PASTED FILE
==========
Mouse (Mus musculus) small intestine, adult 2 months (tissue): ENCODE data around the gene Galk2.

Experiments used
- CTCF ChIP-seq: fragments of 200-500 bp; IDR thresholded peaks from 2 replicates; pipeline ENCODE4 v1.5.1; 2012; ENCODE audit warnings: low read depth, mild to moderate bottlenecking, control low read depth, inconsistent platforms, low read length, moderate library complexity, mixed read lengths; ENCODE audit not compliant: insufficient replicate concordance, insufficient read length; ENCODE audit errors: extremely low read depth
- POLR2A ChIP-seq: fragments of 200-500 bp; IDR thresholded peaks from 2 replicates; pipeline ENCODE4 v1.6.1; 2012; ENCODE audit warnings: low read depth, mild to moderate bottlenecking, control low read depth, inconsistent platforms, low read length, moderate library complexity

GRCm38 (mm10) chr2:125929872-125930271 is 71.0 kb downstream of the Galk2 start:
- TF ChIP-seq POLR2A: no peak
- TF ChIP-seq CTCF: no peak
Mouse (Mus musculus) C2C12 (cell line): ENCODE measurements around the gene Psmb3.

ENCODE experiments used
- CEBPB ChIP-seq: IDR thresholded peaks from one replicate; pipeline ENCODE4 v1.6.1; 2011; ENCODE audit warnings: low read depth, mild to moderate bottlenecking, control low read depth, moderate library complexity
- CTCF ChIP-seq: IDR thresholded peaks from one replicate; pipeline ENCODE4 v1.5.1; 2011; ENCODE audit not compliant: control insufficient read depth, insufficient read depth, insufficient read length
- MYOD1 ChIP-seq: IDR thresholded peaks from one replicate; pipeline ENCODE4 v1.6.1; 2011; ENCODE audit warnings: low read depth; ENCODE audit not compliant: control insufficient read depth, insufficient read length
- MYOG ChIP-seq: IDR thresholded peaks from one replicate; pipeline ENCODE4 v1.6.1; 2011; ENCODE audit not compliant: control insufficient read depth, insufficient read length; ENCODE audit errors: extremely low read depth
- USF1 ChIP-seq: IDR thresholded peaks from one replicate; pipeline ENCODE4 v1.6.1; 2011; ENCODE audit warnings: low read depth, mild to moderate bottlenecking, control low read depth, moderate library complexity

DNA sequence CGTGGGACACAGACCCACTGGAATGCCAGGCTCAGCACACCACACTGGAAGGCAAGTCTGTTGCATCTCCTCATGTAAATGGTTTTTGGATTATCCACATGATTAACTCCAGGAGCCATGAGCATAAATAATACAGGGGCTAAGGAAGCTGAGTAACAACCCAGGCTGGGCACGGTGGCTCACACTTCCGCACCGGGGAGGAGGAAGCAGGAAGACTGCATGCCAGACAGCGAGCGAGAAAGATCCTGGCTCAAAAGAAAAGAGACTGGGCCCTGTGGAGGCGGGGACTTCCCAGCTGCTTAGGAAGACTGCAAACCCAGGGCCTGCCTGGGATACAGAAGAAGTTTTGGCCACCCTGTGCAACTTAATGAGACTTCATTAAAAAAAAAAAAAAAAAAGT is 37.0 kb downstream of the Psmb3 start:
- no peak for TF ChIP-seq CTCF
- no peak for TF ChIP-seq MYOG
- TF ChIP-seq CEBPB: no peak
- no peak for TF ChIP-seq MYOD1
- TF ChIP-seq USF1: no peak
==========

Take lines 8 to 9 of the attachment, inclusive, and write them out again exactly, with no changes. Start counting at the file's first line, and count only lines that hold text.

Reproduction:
Mouse (Mus musculus) C2C12 (cell line): ENCODE measurements around the gene Psmb3.

ENCODE experiments used